What is the paradox of inquiry in the Meno?
Does Plato have a good solution to it?

 

In Plato's dialogue "Meno,"Socrates and Meno are inquiring into the definition of virtue.   At this point in the dialogue, Socrates has successfully refuted all the definitions that Meno has so far attempted.   Here, in this exchange, Meno challenges the intelligibility of Socrates'entire endeavour:

Socrates:     . . .     So with virtue now. I don't know what it is. You may have known before you came into contact with me, but now you look as if you don't. Nevertheless I am ready to carry out, together with you, a joint investigation and inquiry into what it is.

Meno:   But how will you look for something when you don't in the least know what it is? How on earth are you going to set up something you don't know as the object of your search? To put it another way, even if you come right up against it, how will you know that what you have found is the thing you didn't know?

Socrates: I know what you mean. Do you realize that what you are bringing up is the trick argument that a man cannot try to discover either what he knows or what he does not know? He would not seek what he knows, for since he knows it there is no need of the inquiry, nor what he does not know, for in that case he does not even know what he is to look for.
                         Plato: Meno (80d-ff)

This brief passage contains what is popularly known as the "paradox of inquiry"or "Meno's paradox".   But in point of fact there are two different problems identified here.   One, the more obvious linguistic puzzle, is recognized by Plato/Socrates as a trick.   The other, the one that Plato attempts to respond to, is the deeper puzzle of inquiry.

To restate the argument for the linguistic "trick" paradox:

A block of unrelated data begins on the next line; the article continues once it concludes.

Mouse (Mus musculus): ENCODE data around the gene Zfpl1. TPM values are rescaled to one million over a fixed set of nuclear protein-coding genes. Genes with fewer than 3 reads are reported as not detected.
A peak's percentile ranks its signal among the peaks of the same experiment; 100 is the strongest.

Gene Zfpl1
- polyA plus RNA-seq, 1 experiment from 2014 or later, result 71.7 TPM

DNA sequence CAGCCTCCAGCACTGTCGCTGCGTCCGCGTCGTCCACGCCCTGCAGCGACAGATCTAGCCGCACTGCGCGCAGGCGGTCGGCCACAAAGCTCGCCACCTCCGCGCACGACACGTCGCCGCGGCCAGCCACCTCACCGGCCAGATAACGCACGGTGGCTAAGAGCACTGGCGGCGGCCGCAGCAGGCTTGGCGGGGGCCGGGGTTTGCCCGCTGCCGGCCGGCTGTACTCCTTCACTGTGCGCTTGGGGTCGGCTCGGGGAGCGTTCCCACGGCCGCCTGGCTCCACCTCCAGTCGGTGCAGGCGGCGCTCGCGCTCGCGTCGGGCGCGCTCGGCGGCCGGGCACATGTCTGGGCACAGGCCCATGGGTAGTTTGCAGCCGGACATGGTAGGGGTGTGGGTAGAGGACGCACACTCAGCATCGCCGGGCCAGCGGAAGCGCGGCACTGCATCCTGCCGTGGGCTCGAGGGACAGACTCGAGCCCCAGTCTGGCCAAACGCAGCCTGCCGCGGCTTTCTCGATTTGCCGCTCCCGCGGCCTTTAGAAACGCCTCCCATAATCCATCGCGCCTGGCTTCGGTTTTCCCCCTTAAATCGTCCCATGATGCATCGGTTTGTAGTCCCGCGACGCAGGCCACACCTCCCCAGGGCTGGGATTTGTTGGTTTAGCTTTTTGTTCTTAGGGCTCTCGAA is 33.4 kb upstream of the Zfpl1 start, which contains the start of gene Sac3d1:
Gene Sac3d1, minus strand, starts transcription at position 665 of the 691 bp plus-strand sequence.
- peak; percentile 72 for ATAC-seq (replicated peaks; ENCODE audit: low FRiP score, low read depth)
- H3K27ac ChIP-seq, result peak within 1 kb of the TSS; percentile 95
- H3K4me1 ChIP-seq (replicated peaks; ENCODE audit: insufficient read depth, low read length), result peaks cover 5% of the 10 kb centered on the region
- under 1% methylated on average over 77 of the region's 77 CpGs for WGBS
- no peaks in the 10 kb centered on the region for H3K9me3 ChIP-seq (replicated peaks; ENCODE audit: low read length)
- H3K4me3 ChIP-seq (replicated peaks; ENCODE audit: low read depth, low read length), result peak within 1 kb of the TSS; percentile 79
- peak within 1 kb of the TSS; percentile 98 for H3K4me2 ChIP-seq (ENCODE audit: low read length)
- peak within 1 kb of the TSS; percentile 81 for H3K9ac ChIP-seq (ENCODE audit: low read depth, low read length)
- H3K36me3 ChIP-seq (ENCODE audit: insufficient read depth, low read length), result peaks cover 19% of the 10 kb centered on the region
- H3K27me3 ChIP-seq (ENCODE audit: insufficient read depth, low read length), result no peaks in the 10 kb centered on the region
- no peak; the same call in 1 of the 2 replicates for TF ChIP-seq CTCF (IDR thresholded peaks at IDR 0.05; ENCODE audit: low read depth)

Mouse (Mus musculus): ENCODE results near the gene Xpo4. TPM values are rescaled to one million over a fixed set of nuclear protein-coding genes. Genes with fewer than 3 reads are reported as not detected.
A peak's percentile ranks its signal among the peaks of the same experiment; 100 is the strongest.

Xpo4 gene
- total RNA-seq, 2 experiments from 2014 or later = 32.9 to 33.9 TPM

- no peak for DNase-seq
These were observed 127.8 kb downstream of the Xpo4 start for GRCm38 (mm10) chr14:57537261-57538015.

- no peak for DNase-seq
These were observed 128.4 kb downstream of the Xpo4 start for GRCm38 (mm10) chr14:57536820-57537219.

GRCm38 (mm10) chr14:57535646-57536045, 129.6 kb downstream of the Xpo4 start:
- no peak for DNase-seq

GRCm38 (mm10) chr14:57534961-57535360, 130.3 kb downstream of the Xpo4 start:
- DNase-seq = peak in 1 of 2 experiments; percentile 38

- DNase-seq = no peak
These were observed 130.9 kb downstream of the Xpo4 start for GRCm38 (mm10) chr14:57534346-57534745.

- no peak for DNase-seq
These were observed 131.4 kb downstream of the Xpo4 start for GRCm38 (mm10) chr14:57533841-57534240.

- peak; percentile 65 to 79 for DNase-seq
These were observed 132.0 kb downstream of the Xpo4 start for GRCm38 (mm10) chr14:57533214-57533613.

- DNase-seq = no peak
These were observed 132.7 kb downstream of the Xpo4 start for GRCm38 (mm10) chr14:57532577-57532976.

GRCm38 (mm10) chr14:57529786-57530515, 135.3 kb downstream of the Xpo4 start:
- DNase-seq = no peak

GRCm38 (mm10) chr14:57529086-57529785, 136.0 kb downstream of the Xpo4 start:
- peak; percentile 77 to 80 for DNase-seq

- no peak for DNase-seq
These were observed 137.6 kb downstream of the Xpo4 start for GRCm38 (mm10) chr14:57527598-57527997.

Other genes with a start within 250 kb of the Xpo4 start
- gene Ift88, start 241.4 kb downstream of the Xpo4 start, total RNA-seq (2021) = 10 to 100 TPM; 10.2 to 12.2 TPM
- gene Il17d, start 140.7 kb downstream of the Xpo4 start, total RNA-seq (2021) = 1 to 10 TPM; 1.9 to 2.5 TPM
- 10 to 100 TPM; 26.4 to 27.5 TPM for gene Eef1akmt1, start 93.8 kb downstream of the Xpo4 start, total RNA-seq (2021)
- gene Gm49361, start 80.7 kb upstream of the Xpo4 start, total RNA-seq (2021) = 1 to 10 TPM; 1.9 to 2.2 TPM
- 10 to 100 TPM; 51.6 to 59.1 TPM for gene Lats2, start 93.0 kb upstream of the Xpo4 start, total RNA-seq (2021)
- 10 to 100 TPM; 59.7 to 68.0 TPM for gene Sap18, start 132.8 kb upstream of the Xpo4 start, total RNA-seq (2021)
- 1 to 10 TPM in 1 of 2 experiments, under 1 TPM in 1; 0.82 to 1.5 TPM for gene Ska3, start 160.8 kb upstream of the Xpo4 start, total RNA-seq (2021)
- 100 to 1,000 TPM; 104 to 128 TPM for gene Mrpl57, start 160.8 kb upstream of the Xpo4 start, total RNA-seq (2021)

1.  Implicit premise : Either you know what you're looking for or you don't know what you're looking for.

2.  If you know what you're looking for, inquiry is unnecessary.

3.  If you don't know what you're looking for, inquiry is impossible.

4.  Hence, inquiry is either unnecessary or impossible.

The paradox resides in the equivocation on the meaning of "you know what you're looking for".   This phrase can be understood as either "you know the question you want answered", or "you know the answer to the question".   Step 2 of the argument is valid only on the second understanding -- "if you know the answer to the question, inquiry is unnecessary".   Step 3 of the argument is valid only on the first understanding -- "if you don't know the question you want answered, inquiry is impossible".   But of course, it is quite common to have the converse of these two propositions -- "if you don't know the answer to the question, inquiry is necessary" and "if you know the question you want answered, inquiry is possible".   Hence the implicit premise does not in fact bisect the possibilities.   The conclusion is therefore invalid because it commits the fallacy of equivocation.